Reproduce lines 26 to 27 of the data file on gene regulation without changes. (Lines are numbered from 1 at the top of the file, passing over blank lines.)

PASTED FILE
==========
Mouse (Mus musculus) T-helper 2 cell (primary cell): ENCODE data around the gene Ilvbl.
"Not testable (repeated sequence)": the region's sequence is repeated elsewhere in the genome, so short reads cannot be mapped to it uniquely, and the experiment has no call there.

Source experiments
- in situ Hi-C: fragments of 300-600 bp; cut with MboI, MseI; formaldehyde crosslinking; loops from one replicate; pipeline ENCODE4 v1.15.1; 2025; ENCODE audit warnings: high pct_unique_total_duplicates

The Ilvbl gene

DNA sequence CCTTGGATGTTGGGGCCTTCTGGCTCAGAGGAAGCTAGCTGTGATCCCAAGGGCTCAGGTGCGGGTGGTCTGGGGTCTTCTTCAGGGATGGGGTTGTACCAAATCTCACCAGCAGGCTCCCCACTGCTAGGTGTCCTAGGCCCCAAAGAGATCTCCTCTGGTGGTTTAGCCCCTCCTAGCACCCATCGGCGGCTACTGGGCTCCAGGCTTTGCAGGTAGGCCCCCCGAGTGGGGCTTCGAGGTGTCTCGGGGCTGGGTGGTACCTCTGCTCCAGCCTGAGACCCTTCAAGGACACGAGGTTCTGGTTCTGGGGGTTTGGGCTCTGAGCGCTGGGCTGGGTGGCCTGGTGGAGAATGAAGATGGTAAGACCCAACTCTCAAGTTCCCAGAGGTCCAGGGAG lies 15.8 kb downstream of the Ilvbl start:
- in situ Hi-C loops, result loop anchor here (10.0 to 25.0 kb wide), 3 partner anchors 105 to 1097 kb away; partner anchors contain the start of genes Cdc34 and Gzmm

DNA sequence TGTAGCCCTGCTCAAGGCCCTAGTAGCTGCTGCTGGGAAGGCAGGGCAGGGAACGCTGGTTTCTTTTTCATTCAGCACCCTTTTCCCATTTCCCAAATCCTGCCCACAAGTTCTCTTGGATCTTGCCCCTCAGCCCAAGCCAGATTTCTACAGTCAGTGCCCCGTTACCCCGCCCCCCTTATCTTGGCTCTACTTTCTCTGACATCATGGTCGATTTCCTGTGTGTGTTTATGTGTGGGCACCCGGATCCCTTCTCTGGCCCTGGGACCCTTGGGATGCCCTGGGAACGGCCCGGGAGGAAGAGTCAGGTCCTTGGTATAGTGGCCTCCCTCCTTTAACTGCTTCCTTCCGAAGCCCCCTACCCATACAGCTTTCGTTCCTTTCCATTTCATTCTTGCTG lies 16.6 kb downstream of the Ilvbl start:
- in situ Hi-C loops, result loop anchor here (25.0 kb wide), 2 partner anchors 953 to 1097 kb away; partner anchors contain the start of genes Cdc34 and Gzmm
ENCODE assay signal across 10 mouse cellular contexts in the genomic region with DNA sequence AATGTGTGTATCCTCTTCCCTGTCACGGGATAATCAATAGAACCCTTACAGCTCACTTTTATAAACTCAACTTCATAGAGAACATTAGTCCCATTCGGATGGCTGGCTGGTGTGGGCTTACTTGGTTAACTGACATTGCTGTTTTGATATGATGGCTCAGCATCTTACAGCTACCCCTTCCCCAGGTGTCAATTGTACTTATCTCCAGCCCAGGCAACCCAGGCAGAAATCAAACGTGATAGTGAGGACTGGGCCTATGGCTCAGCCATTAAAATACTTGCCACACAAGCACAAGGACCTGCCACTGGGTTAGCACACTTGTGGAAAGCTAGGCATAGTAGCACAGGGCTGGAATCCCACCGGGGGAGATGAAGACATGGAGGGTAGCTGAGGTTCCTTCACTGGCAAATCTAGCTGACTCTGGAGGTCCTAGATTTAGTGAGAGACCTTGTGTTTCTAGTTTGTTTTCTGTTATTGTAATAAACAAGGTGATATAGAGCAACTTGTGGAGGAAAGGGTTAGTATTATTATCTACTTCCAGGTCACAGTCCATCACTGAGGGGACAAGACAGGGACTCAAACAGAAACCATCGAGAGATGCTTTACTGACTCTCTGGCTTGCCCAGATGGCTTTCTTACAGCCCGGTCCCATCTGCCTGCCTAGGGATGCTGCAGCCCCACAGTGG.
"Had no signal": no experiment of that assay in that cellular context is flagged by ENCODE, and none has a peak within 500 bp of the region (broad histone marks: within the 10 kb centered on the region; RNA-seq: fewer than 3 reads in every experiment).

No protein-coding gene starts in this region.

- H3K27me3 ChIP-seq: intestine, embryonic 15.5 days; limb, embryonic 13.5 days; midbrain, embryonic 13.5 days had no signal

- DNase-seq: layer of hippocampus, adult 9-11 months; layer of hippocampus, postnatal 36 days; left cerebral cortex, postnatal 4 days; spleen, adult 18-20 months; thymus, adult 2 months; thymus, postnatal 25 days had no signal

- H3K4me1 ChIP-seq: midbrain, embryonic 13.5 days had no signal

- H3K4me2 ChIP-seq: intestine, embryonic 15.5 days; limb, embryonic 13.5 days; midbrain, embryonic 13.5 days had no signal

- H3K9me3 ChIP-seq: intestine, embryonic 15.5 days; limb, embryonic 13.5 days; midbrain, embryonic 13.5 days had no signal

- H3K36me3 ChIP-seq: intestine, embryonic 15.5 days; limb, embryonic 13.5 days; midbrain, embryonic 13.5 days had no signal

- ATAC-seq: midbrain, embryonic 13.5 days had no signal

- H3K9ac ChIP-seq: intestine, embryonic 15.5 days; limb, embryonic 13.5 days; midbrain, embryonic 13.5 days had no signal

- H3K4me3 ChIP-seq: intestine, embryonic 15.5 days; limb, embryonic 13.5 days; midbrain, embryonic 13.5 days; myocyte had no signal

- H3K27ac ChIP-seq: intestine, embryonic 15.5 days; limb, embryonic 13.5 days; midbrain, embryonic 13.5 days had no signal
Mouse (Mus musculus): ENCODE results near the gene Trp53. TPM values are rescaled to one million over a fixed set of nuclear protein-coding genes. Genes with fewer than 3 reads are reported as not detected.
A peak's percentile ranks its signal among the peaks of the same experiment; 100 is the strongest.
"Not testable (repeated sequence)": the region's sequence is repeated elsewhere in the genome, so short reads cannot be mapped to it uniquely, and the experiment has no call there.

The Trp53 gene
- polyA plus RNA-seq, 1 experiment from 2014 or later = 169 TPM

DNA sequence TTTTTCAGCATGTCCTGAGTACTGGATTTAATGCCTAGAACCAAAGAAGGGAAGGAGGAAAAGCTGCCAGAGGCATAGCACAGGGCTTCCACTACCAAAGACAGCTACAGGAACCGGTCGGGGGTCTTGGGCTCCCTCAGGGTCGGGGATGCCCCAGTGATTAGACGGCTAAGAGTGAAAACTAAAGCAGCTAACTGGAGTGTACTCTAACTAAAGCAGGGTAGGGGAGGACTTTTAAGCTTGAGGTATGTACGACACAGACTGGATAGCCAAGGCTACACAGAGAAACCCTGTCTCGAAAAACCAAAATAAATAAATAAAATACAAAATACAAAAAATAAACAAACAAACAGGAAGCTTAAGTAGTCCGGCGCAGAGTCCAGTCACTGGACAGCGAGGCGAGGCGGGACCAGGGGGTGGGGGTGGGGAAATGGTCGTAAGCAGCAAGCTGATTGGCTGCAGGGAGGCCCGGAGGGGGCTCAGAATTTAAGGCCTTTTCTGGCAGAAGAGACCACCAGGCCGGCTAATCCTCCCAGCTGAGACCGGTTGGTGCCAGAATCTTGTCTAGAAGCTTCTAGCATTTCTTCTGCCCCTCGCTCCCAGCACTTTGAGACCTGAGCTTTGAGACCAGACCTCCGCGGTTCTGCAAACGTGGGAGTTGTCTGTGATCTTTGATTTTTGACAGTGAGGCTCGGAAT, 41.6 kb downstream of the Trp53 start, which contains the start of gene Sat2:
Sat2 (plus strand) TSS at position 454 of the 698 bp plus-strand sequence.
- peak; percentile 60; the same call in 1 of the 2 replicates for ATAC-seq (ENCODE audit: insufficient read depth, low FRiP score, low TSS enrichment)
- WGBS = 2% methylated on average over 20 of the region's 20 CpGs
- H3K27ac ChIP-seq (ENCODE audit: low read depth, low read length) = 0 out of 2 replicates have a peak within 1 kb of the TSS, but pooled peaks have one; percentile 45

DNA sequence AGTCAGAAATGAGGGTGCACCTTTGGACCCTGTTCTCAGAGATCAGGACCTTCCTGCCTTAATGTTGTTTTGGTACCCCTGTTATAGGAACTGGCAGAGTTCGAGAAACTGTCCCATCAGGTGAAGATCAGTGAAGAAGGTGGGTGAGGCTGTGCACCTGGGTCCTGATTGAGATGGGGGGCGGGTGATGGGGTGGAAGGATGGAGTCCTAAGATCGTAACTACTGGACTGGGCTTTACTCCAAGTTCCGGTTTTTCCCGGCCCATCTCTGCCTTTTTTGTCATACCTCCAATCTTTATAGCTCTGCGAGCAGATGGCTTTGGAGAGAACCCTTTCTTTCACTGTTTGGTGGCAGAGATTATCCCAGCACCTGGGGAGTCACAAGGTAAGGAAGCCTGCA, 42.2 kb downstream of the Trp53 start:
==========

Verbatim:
The Trp53 gene
- polyA plus RNA-seq, 1 experiment from 2014 or later = 169 TPM